This population-based study examined the effect of all major congenical anomalics on the mortality of White and Black infants by infant ses, birthweight, gestational age, and lethality of the anomaly.
The study also determined the total contribution of anomatics to infant inortality Methods.
California Birth Defects Monitoring Program data were merged with linked birth-death files for 278646 singleton non-Hispanie White and Diack infants born in 1983 through 1986.
Malformed infants were compared with nonmalformed infants to determine the effect of anomalies on mortality.
The presence of any congenital anomaly increased mortality 9.0-fold (95% CI=73.11.13 for Black infants and 17.8-fold (95% CI=16.2,19.8) for White infants Even « non-ltehal » anomalies increased mortality up to 8.9-fold Overnil, anomalics coniributed to 33% of White infant deaths, to 19% of Black infant deaths, and to over 60% of deaths among Black and White neonates weighing over 1499 g. Conclusions.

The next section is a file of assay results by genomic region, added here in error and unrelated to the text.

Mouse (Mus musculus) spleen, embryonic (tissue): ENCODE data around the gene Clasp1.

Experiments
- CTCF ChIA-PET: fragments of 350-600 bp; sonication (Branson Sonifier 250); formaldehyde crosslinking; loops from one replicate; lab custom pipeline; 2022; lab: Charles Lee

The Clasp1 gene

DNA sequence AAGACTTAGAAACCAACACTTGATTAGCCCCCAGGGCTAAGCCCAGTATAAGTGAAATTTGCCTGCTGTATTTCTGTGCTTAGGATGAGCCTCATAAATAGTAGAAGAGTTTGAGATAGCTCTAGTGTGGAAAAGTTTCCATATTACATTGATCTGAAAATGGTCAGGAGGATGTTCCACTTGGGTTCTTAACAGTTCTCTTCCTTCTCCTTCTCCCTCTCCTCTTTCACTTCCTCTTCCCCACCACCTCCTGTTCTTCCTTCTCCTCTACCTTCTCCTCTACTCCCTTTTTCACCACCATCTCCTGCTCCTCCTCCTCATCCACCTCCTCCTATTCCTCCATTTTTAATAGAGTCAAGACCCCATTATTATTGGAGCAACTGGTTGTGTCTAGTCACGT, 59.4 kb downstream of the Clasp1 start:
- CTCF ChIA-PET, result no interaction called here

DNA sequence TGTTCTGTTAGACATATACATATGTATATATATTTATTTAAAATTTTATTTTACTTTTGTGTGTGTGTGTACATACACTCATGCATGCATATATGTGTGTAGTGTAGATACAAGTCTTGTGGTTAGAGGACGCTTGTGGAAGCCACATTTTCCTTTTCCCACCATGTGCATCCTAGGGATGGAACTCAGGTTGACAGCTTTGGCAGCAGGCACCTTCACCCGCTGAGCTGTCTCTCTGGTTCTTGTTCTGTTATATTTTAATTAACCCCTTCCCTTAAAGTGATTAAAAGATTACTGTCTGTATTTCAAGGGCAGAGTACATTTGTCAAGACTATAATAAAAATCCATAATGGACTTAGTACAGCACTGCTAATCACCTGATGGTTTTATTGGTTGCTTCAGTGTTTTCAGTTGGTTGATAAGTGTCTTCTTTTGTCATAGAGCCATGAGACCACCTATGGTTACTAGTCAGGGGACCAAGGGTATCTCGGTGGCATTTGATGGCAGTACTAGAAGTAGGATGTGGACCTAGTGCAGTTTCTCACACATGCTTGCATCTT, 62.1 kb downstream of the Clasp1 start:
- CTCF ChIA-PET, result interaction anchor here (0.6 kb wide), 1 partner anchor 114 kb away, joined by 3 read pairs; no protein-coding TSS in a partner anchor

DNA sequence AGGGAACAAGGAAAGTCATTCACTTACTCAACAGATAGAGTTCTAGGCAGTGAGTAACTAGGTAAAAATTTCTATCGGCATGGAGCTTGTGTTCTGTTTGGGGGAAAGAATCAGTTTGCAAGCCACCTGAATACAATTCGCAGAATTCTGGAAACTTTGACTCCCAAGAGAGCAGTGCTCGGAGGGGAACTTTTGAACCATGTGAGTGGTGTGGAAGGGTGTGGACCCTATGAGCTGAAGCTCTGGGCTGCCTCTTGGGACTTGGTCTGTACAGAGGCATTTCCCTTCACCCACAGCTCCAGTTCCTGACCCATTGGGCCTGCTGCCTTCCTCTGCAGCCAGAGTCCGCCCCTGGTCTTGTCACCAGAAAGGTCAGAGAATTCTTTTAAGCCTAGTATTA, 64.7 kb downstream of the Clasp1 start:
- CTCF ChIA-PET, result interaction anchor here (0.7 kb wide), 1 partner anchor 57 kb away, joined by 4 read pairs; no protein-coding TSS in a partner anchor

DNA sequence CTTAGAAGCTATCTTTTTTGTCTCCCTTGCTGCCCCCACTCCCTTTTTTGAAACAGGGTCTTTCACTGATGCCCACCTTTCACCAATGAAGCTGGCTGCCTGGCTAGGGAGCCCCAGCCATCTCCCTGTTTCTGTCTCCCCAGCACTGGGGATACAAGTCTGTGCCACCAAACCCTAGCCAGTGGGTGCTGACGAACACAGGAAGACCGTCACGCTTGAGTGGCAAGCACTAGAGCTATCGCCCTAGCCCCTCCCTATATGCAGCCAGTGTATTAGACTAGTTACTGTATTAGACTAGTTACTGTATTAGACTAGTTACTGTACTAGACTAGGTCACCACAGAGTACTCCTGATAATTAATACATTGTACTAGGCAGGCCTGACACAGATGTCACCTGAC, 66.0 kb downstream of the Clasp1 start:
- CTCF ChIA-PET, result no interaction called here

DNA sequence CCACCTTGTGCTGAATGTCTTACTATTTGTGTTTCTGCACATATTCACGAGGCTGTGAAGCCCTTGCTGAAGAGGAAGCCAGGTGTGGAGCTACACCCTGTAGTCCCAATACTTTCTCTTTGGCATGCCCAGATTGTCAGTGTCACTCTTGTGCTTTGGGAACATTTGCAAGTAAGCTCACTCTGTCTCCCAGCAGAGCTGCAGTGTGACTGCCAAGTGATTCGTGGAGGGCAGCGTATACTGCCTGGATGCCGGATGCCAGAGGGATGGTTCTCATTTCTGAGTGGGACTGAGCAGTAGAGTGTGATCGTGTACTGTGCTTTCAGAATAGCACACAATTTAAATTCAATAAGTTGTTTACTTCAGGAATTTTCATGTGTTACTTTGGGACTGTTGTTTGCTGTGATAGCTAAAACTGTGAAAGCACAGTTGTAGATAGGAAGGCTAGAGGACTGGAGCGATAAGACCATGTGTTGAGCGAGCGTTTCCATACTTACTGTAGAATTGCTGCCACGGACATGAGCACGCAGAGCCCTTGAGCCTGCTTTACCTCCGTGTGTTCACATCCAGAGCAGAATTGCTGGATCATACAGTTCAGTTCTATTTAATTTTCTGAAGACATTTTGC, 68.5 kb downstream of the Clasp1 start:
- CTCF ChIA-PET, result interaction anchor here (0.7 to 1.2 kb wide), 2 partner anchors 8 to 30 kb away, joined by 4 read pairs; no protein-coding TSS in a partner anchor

The contribation of congenital anomalies to mortality of both low (<2500 g) and normal-birth-weight infants is substantially higher than previously estimated representing a large public health problem for both Black and White infants.
Mots-clés Pascal : Malformation, Congénital, Nouveau né, Homme, Race, Blanc, Noir américain, Facteur risque, Mortalité, Tendance, Etats Unis, Amérique du Nord, Amérique, Epidémiologie, Prévalence, Poids naissance, Nouveau né pathologie
Mots-clés Pascal anglais : Malformation, Congenital, Newborn, Human, Race, White, Black American, Risk factor, Mortality, Trend, United States, North America, America, Epidemiology, Prevalence, Birth weight, Newborn diseases
Notice produite par :
Inist-CNRS - Institut de l'Information Scientifique et Technique
Cote : 99-0312403
Code Inist : 002B30A03C. Création : 16/11/1999.